Saturday 8 September 2018

Movie Review: Butter (2011)

A political satire, Butter delivers some laughs in a compact package.

In rural Johnson County, Iowa, Bob Pickler (Ty Burrell) is the reigning champion of the annual butter sculpting competition, a title he has won for 15 consecutive years. His ambitious wife Laura (Jennifer Garner) takes enormous pride in this achievement. When Bob meekly agrees to step aside and allow others a chance to win, Laura is furious, and decides to enter the competition herself.

Ten-year-old black child Destiny (Yara Shahidi) is finally placed in a stable home with loving foster parents Ethan (Rob Corddry) and Jill Emmet (Alicia Silverstone). She discovers a hidden talent for butter sculpting, and enters the competition as Laura's only serious competition. Meanwhile, a despondent Bob enjoys the services of stripper/hooker Brooke (Olivia Wilde), but they are interrupted before Brooke is paid. She sets out to get what is rightfully hers, resulting in an unusual relationship with Laura and Bob's daughter Kaitlin (Ashley Greene).

A satire directed by Jim Field Smith, Butter may or may not be a reimagining of the 2008 Democratic Party primaries, where an upstart black candidate rose from nowhere to challenge a high-strung entitled woman. Butter also may or may not be more broadly about the obsessive battle between haves and haves-nots for supremacy over something that does not matter very much.

Either way, this is an entertaining little film, clocking in at 90 minutes, poking away at the cultural divide in the United States. Laura and Bob represent tradition and the elite, and their art work recreates moments of religion and culture (The Last Supper, the Kennedy assassination) that matter to the old definition of the middle class. Destiny, now nurtured by a liberal white family, is much more instinctive and visceral, her sculptures speaking to the black experience and the suffering of the disadvantaged.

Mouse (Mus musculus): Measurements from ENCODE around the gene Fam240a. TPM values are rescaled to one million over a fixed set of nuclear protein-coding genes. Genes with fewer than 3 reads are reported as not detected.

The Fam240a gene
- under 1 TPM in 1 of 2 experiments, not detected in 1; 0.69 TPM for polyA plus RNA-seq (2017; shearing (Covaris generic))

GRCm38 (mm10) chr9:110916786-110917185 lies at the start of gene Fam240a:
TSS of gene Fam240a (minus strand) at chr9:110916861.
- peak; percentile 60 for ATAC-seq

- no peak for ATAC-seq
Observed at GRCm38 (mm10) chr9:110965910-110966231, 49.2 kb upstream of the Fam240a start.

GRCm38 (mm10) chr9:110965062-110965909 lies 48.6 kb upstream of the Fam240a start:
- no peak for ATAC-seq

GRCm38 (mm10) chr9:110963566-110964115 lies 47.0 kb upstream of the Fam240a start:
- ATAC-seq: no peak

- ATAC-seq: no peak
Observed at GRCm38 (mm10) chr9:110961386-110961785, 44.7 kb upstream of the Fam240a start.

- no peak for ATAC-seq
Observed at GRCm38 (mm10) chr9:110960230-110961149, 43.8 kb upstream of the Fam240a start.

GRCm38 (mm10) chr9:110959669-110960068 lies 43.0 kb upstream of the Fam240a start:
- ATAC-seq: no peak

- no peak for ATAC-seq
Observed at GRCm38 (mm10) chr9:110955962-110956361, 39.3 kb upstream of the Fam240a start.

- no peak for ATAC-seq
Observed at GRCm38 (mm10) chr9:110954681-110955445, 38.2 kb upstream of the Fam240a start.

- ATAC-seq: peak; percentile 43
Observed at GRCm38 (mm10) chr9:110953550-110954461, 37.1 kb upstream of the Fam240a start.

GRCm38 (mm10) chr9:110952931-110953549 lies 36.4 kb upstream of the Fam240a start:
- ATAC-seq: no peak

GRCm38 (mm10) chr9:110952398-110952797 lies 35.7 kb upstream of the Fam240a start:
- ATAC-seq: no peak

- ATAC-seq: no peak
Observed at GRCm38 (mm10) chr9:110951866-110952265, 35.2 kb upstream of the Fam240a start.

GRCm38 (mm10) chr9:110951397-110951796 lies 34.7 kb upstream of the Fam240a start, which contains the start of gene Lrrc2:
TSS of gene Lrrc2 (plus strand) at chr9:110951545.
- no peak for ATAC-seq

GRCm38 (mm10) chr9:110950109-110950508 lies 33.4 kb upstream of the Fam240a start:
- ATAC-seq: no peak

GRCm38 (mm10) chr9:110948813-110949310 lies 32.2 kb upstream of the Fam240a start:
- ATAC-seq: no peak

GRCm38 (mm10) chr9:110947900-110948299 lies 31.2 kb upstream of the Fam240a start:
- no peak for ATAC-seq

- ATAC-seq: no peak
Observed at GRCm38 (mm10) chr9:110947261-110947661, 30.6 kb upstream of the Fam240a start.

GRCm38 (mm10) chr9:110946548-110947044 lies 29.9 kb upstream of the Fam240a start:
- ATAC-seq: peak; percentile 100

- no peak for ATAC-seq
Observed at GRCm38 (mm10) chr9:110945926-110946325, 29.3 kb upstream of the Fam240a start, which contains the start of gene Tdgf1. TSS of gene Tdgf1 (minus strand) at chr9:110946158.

The irony of Laura, who has everything, feeling threatened to her core by Destiny, who has nothing, is an apt reflection of the politics of fear.

The script by Jason Micallef throws enough wacky moments and characters at the screen to diffuse any singular focus, and the sub-story involving Brooke (a sex partner for the straying husband of the candidate sounds familiar) and Kaitlin is irreverent enough to just about work.

Jennifer Garner (who co-produced) plays the highly strung Laura with full naked ambition and no irony whatsoever, a woman blinded by a love of power, willing to do anything to retain her status, and utterly oblivious to her privilege. Olivia Wilde powers through the film like a buzzsaw, the fantasy smart and resourceful prostitute more than willing to jump over the tracks to be acknowledged for her services to society. Hugh Jackman has a small role as Laura's old flame, a man she summarily uses to keep her campaign on track.

By pretending that a small town butter sculpting competition actually matters, Butter never takes itself seriously. At the end of the day, it all melts away for another year.

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